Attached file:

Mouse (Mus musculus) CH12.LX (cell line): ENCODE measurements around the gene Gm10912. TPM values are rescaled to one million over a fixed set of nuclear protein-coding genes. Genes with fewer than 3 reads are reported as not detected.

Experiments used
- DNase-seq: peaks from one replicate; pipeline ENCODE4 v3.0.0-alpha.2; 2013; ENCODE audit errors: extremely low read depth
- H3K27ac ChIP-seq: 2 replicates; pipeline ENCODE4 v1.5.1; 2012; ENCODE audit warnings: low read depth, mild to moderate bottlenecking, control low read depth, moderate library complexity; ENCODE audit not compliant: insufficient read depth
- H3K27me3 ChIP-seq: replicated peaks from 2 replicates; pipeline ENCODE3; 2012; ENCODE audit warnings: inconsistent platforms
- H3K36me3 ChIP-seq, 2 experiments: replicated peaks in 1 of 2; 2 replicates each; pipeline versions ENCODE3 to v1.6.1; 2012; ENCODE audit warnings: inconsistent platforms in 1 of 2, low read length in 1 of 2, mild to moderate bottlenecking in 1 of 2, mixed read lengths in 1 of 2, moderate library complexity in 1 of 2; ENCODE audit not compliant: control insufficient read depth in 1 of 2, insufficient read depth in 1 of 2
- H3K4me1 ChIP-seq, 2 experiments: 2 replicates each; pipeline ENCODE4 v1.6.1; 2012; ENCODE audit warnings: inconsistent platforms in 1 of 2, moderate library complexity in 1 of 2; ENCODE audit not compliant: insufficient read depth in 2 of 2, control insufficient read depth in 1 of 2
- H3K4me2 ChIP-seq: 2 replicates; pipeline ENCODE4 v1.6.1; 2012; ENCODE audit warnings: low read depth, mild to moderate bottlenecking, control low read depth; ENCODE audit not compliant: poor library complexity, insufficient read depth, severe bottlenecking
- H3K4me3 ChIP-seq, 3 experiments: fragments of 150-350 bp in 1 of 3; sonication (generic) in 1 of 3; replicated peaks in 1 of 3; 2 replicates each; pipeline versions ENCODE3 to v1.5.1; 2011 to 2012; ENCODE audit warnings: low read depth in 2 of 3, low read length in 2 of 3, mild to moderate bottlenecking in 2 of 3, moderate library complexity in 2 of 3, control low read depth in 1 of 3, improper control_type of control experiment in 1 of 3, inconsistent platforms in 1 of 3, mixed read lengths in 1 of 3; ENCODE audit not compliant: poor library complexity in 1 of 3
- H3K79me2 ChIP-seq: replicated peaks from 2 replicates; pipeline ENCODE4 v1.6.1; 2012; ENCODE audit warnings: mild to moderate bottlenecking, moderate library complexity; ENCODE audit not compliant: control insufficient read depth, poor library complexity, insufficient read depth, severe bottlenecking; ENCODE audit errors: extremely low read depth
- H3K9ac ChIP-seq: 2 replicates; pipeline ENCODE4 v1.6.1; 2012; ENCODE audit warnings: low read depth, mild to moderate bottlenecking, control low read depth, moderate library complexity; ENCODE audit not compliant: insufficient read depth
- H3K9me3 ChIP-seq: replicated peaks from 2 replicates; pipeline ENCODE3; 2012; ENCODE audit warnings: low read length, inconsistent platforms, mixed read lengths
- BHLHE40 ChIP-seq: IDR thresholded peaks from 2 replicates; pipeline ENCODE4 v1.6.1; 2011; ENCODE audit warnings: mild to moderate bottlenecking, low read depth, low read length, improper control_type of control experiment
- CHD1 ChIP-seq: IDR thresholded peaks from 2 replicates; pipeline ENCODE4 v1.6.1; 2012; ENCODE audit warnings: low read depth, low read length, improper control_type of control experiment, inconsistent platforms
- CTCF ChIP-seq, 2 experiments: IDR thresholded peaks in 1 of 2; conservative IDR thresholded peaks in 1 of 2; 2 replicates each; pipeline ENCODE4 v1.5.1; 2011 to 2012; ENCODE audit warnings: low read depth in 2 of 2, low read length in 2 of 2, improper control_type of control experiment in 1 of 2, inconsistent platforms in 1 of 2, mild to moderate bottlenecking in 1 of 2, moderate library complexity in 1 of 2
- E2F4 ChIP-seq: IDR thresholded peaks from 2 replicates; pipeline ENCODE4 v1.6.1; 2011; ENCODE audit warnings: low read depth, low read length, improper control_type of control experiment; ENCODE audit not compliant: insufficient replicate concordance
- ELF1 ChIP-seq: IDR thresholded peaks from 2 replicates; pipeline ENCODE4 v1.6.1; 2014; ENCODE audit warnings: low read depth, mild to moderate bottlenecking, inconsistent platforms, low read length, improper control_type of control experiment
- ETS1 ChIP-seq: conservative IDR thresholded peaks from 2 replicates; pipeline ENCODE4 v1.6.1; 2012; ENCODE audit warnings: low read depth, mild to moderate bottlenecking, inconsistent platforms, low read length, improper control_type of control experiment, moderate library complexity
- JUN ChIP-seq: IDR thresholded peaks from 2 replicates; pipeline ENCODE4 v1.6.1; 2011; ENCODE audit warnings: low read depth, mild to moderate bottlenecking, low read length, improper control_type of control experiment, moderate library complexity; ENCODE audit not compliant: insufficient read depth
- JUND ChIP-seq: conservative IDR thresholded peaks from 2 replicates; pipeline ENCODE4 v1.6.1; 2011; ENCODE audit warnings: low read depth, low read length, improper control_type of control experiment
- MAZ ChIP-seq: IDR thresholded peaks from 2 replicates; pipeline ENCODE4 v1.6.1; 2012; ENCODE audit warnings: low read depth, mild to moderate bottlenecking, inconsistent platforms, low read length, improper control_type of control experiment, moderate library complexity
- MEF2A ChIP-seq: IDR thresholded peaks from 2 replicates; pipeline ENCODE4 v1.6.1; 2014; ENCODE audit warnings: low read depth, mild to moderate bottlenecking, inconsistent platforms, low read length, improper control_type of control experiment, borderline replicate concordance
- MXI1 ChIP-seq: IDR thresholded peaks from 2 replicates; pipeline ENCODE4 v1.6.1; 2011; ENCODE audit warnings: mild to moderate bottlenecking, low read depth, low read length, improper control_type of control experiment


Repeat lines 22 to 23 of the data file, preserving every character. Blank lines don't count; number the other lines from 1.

- MEF2A ChIP-seq: IDR thresholded peaks from 2 replicates; pipeline ENCODE4 v1.6.1; 2014; ENCODE audit warnings: low read depth, mild to moderate bottlenecking, inconsistent platforms, low read length, improper control_type of control experiment, borderline replicate concordance
- MXI1 ChIP-seq: IDR thresholded peaks from 2 replicates; pipeline ENCODE4 v1.6.1; 2011; ENCODE audit warnings: mild to moderate bottlenecking, low read depth, low read length, improper control_type of control experiment